10 Best Meal Kit Delivery Services (2022): Blue Apron, Dinnerly, and More

Hungryroot (from $8 per serving) is essentially an online grocery store. You’ll take a quiz about what you like to eat, and the service ships groceries to your door, along with recipes based on whatever is in the week’s box. For example, one of my boxes contained chickpea pasta shells and a superfood tomato sauce, but I was free to dress it up with whatever I wanted or use the ingredients separately. It’s a fantastic way to supplement your pantry. You can opt to pick out groceries yourself, or Hungryroot will do it for you based on your food profile. Allergen and diet filters abound. There are plans for one person, two people, or three or more people. You can view the available groceries here to get an idea of the offerings.

Imperfect Foods (prices vary) is one of the best-known “ugly food” grocery boxes. Misshapen produce, nonperishables that are perfectly fine but past their “best by” date, dented boxes … none of these things make food dangerous, but they do make them hard to sell. Imperfect Foods is anything but traditional. After signup, you’ll get to share your dietary preferences and see your assigned delivery day. Fill your box each week from the rotating selection. You can opt for weekly or bi-weekly deliveries. Ingredient prices vary, and shipping ranges from $6 to $9. 

Sun Basket (from $11 per serving) offers a plethora of meal plans with an emphasis on fresh and organic ingredients. There’s a wide variety offered in each weekly menu, so there’s something for everyone. Some of the other meal subscriptions I tried had wilted produce or subpar flavor—Sun Basket had neither. Its dinners were full of ingredients similar to the ones I’d pick out at the store, including unblemished in-season fruits and vegetables. Aside from nutritious dinners, you can also add on things like coconut yogurt, seed butter, sous vide egg bites, soups, and such snacks as chocolate nuts and crickets. (If you’re wondering, yes, the crickets were awesome.) Dietary filters allow for options such as Mediterranean and pescatarian, plus allergens. You can also add things like jerky, dips, sauces, and sweets to your weekly shipment. For meals and groceries combined into one service, Sun Basket is a safe bet. 

Crowd Cow (prices vary) is a grocery box that’s all about the meats. (You can also order sides and desserts, but I didn’t try those.) From ground beef ranging all the way up to Waygu steaks, from fish selections like lobster tails and salmon to staples like chicken and deli meat, Crowd Cow offers it all. You can even get bison, duck, or other hard-to-find animal proteins. Packaging is 100 percent compostable and recyclable, and shipping is carbon-neutral. The company also strives to make its meat as sustainable as possible. Boxes are available à la carte, or you can opt for recurring deliveries to save 5 percent and get free shipping. Prices vary, but Crowd Cow can be a good option for landlocked seafood lovers like myself (or anyone who wants to view the supply chain of their meat.)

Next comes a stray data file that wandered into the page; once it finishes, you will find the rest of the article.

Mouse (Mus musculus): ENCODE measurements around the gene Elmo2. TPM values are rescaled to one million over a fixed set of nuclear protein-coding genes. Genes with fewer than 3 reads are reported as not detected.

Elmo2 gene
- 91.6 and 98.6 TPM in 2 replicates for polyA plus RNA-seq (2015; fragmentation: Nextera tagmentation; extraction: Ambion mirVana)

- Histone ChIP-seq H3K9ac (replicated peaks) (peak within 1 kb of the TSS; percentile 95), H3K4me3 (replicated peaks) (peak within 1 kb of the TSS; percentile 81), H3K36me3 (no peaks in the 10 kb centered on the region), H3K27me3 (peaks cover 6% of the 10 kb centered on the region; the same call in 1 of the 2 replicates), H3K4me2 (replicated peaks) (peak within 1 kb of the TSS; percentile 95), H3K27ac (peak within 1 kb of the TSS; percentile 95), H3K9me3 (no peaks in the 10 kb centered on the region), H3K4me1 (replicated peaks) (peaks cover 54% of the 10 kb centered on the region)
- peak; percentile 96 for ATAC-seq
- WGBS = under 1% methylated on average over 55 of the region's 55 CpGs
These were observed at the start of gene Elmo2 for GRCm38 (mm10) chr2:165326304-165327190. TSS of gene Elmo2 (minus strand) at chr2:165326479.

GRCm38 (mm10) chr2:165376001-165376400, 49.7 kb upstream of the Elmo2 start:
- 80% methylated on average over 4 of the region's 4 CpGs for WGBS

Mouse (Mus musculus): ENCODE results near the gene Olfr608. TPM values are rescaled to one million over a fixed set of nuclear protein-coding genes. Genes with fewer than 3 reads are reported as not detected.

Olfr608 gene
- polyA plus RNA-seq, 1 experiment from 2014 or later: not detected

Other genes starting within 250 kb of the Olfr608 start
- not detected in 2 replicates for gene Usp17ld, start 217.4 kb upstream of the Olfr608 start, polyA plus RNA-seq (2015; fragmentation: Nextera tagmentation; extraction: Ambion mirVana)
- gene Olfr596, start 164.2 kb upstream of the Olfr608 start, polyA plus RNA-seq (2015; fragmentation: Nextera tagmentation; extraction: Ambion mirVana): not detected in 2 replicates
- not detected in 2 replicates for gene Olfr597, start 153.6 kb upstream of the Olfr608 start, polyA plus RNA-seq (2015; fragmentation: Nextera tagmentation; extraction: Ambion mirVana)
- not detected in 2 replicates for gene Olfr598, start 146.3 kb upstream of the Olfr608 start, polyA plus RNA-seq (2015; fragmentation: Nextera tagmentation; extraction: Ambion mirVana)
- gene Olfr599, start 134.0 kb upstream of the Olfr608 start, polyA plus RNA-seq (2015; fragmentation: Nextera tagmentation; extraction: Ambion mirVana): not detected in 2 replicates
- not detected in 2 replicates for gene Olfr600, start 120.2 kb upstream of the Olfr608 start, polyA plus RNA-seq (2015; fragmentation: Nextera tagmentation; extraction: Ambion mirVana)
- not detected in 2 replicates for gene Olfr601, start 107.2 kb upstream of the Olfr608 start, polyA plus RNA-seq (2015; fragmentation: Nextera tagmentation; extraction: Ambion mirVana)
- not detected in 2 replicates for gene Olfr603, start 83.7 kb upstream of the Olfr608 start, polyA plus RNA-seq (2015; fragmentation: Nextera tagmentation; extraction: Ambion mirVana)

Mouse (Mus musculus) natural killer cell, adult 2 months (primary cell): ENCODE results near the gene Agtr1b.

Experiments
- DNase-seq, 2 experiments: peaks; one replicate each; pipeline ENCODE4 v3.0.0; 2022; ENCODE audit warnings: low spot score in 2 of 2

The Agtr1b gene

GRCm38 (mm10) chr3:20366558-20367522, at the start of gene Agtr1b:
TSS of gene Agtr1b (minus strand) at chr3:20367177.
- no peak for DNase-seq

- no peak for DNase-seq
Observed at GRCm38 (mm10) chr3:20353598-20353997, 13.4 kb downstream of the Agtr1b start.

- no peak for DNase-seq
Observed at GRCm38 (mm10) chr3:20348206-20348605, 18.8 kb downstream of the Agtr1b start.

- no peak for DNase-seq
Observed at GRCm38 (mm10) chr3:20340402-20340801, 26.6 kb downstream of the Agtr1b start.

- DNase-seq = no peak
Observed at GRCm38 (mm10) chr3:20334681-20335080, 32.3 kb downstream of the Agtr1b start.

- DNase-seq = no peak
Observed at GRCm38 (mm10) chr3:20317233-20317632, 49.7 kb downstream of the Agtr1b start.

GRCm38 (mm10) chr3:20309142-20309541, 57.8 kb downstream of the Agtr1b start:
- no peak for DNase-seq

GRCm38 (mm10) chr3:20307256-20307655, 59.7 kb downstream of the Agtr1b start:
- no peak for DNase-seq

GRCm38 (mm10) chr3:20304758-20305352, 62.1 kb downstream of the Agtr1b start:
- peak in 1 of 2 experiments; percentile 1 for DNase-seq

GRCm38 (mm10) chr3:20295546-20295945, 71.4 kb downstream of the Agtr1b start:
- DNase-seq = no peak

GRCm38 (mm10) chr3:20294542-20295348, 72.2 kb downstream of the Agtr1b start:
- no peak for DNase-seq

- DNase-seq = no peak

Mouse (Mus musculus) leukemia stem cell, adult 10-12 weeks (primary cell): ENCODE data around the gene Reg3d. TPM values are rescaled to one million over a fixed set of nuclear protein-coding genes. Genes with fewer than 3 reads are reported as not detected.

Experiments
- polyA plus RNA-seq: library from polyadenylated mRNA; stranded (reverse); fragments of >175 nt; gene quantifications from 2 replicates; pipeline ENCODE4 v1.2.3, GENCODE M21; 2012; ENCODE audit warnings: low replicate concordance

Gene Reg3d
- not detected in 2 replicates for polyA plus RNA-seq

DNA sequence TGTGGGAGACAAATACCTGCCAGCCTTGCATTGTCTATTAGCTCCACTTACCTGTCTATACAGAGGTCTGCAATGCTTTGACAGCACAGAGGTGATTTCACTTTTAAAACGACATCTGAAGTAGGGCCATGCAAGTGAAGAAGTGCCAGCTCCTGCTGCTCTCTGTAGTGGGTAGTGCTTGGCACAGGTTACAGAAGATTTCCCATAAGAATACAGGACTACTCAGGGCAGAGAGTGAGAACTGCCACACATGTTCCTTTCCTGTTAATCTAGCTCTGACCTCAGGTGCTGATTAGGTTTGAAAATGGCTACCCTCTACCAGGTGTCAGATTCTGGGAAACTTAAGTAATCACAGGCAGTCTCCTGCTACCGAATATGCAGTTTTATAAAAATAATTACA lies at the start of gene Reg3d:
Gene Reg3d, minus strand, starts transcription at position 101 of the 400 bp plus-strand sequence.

Farmbox Direct (from $41) offers only produce boxes. There are a few varieties to choose from, but all of them contain solely fruits and/or vegetables. You’ll pick the size you want, but the content customizations are limited. You can make up to five substitutions per week based on the rotating menu. I was able to use the majority of my mixed fruits and veggies, but I did have a few stragglers that went unused (like a giant bunch of kale that wilted before I could get to it). This service may not be for everyone, but if you’re a produce enthusiast or an avid juicer, it could be worth a shot. Bonus: Delivery is free.

Splendid Spoon (from $65) offers a plethora of smoothies, soups, noodle bowls, grain bowls, and shots. Every item I tried tasted very natural—so yeah, those lemon juice shots will go down exactly as you’d expect. One very tart experience aside, I liked everything I tried, and I especially loved the brand’s smoothies. The ingredients are clearly listed, too, so the Lemon Fiasco could have been avoided. All meals are plant-based and free of both gluten and GMOs. Plans include combinations of many different offerings, and deliveries can be scheduled as infrequently as once per month. Just make sure to have some space in your fridge—the products are a bit bulky.

Farmer’s Fridge (from $6) offers prepared salads, snacks, sandwiches, bowls, and breakfasts. All of them come in recyclable BPA-free plastic jars. The salads were amazing, with the right dressing-to-ingredient ratio and spot-on textures, even after a few days in the fridge. Shaking the jars up to mix everything was weirdly fun. I also enjoyed the bowls, though a few weren’t quite filling enough to be considered a “meal.” Farmer’s Fridge puts an emphasis on simple ingredients, meaning most of its recipes feel a bit like something you could just make at home. Depending on your needs, that could be a good or bad thing. I never feel personally inspired to make a fancy salad, so I found them delightful, but if you’ve been making Mason jar to-go salads for years, Farmer’s Fridge may miss the mark. Orders are placed a la carte, though customers in some locations can set up repeating orders to make a sort of subscription. Delivery costs $6. There are physical Farmer’s Fridge locations, almost like vending machines, in a few major cities throughout the US. Should you live near one, it’s a great way to try the food before committing to a bigger order. 

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